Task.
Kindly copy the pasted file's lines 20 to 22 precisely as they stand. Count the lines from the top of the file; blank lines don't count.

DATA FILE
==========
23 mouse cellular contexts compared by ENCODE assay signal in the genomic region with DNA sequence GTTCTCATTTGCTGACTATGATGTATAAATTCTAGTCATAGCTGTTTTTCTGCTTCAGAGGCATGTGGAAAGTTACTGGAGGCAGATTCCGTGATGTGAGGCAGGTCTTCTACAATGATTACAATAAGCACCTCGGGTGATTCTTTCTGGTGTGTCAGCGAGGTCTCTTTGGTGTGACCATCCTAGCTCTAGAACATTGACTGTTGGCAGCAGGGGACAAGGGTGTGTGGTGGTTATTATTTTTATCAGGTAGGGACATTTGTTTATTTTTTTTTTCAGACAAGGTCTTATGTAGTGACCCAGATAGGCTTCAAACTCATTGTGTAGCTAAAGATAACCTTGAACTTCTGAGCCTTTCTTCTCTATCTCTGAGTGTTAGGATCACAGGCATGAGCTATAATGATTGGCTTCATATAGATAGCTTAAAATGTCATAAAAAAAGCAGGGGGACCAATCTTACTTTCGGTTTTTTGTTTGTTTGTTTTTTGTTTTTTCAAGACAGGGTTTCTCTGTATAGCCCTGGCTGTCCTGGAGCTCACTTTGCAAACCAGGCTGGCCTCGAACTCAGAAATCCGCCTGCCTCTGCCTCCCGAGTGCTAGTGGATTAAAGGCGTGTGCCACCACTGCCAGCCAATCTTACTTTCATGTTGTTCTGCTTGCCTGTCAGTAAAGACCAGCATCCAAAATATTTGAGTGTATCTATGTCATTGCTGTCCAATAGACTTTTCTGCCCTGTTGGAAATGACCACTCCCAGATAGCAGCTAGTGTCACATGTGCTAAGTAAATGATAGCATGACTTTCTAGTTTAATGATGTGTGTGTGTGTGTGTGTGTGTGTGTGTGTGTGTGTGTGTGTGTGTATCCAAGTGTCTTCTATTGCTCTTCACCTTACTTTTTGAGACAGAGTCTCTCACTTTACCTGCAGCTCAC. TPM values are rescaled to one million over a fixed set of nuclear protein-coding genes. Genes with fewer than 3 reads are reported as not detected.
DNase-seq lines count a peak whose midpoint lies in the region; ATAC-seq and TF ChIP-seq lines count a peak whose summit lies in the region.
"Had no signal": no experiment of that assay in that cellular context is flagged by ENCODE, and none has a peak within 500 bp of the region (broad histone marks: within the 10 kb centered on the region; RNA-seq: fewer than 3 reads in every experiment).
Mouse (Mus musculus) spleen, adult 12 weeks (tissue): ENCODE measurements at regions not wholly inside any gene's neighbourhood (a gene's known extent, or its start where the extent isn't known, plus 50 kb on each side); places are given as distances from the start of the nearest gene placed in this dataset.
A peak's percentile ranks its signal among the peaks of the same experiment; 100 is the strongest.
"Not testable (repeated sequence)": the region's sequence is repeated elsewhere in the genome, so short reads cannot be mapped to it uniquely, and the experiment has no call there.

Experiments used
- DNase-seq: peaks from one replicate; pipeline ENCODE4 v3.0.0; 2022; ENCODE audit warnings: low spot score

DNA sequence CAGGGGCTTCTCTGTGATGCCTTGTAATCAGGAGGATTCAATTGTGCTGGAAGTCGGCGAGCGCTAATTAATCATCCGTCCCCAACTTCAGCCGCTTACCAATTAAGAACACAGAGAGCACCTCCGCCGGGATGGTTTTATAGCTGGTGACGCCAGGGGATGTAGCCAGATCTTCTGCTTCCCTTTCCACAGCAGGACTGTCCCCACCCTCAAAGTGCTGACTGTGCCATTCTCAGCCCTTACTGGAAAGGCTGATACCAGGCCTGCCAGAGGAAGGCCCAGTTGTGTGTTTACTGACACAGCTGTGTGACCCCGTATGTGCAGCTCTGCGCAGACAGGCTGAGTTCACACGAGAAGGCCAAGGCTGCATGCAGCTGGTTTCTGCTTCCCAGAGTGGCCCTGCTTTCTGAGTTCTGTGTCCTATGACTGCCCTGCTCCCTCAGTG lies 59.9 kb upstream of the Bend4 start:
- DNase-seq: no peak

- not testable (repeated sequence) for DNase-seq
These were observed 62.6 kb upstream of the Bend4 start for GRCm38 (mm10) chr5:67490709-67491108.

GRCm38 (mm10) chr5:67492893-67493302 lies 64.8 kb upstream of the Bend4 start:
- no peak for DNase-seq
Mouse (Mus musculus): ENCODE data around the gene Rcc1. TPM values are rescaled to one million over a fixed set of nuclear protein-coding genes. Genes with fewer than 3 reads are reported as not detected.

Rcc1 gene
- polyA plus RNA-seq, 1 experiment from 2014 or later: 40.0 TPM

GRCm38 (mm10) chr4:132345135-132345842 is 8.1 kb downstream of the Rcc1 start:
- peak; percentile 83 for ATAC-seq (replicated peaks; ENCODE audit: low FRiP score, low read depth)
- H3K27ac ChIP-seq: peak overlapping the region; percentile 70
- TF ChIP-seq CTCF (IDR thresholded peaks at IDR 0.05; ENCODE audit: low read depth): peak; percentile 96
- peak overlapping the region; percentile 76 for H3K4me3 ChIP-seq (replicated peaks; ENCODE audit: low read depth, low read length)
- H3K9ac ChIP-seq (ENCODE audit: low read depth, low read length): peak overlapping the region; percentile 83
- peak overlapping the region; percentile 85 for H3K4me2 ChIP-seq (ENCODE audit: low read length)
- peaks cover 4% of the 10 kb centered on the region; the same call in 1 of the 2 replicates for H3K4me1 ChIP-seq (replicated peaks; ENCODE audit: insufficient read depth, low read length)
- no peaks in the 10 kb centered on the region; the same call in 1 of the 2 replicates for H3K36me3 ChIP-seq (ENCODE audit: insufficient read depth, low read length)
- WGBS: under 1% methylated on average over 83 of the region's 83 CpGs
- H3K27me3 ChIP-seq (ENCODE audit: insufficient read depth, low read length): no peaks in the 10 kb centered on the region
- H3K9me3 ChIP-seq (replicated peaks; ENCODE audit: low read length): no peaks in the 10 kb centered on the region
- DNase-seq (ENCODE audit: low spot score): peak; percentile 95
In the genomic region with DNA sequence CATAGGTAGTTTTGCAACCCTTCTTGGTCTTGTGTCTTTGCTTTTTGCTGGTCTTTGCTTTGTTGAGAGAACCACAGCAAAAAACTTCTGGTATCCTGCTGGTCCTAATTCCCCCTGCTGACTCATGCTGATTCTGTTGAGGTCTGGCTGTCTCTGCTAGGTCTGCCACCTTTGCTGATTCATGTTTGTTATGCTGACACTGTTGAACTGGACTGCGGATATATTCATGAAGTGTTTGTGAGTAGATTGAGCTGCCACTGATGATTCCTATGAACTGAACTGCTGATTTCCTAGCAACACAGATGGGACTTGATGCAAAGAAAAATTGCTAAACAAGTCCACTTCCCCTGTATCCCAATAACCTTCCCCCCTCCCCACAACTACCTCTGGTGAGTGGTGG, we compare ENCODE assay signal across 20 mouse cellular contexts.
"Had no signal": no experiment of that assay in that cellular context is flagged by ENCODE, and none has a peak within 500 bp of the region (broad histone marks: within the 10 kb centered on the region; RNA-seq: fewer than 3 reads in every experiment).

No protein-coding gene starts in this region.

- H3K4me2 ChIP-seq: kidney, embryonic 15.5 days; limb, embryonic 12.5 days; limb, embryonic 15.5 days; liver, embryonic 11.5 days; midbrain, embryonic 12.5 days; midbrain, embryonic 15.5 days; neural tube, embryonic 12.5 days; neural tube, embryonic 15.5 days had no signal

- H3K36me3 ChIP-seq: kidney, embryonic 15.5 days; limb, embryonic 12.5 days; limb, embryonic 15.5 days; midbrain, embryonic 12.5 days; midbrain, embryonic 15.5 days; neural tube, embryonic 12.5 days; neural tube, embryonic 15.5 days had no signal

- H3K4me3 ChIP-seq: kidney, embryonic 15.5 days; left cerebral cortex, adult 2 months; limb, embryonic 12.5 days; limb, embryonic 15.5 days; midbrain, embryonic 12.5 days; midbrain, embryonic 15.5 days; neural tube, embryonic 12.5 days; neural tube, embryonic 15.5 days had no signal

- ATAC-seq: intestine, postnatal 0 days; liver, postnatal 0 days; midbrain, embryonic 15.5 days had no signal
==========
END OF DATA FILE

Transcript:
- H3K27ac ChIP-seq: peak overlapping the region; percentile 70
- TF ChIP-seq CTCF (IDR thresholded peaks at IDR 0.05; ENCODE audit: low read depth): peak; percentile 96
- peak overlapping the region; percentile 76 for H3K4me3 ChIP-seq (replicated peaks; ENCODE audit: low read depth, low read length)